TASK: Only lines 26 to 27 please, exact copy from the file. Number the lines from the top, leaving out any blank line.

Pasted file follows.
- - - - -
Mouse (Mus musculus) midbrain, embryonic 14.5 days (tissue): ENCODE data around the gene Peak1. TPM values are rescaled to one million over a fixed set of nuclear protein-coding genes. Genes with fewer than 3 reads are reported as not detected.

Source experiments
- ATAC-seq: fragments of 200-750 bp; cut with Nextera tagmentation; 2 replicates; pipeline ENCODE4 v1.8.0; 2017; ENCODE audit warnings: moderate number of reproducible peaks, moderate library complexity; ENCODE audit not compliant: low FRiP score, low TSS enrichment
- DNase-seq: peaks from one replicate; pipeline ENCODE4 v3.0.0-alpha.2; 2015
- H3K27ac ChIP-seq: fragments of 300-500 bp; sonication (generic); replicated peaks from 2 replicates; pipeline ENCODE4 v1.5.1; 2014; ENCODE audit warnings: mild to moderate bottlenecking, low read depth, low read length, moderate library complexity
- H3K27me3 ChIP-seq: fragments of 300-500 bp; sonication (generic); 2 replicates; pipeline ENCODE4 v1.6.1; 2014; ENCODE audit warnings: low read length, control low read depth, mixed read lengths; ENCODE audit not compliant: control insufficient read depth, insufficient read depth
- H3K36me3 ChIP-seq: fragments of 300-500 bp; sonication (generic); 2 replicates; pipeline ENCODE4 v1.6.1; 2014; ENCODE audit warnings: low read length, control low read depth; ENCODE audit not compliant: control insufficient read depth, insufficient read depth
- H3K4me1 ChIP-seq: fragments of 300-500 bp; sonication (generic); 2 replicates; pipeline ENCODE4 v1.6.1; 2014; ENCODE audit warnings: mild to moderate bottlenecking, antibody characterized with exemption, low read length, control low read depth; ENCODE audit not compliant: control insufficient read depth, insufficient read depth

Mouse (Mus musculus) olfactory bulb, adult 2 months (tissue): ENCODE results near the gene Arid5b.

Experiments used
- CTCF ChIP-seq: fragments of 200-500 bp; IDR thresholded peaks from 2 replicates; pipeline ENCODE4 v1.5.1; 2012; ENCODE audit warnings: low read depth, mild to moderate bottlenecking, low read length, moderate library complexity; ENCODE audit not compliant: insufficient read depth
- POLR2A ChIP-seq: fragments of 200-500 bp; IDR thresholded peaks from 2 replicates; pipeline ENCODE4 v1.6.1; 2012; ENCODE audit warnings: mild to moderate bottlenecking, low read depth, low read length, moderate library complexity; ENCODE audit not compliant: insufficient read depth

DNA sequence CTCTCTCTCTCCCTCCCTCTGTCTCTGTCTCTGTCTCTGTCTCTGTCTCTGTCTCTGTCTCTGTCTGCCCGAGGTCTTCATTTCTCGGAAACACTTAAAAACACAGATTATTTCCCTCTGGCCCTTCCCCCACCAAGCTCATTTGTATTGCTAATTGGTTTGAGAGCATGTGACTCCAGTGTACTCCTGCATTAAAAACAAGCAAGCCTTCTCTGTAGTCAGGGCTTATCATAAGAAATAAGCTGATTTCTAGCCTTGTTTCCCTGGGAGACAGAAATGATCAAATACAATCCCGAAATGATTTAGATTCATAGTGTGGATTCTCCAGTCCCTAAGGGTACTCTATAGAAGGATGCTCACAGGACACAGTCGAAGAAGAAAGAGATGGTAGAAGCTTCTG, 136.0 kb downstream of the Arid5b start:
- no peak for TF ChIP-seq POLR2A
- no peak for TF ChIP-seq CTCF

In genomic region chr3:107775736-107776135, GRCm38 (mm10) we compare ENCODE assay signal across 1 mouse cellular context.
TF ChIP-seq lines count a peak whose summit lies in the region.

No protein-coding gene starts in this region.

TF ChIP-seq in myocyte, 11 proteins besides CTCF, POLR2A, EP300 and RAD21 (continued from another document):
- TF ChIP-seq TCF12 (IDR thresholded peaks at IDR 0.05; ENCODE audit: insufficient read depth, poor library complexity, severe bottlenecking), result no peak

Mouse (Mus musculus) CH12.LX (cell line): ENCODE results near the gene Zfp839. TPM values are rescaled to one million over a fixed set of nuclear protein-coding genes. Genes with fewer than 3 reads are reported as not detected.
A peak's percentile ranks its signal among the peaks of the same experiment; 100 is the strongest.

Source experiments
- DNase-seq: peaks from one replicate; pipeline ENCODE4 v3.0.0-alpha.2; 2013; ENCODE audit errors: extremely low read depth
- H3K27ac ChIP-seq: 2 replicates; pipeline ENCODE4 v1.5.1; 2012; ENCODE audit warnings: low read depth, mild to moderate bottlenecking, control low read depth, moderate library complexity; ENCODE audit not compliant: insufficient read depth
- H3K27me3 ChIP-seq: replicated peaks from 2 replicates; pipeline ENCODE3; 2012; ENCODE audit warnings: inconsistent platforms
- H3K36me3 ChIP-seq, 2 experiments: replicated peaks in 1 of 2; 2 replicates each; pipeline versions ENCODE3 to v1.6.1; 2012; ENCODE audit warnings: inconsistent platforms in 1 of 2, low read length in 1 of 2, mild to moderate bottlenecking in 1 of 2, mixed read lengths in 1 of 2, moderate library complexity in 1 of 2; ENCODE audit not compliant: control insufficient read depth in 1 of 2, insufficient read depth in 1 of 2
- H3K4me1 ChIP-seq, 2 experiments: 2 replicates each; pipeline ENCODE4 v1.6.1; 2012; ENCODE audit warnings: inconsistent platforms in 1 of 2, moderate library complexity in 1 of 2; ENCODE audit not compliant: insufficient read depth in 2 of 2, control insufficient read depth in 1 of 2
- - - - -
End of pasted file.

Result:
- H3K27me3 ChIP-seq: replicated peaks from 2 replicates; pipeline ENCODE3; 2012; ENCODE audit warnings: inconsistent platforms
- H3K36me3 ChIP-seq, 2 experiments: replicated peaks in 1 of 2; 2 replicates each; pipeline versions ENCODE3 to v1.6.1; 2012; ENCODE audit warnings: inconsistent platforms in 1 of 2, low read length in 1 of 2, mild to moderate bottlenecking in 1 of 2, mixed read lengths in 1 of 2, moderate library complexity in 1 of 2; ENCODE audit not compliant: control insufficient read depth in 1 of 2, insufficient read depth in 1 of 2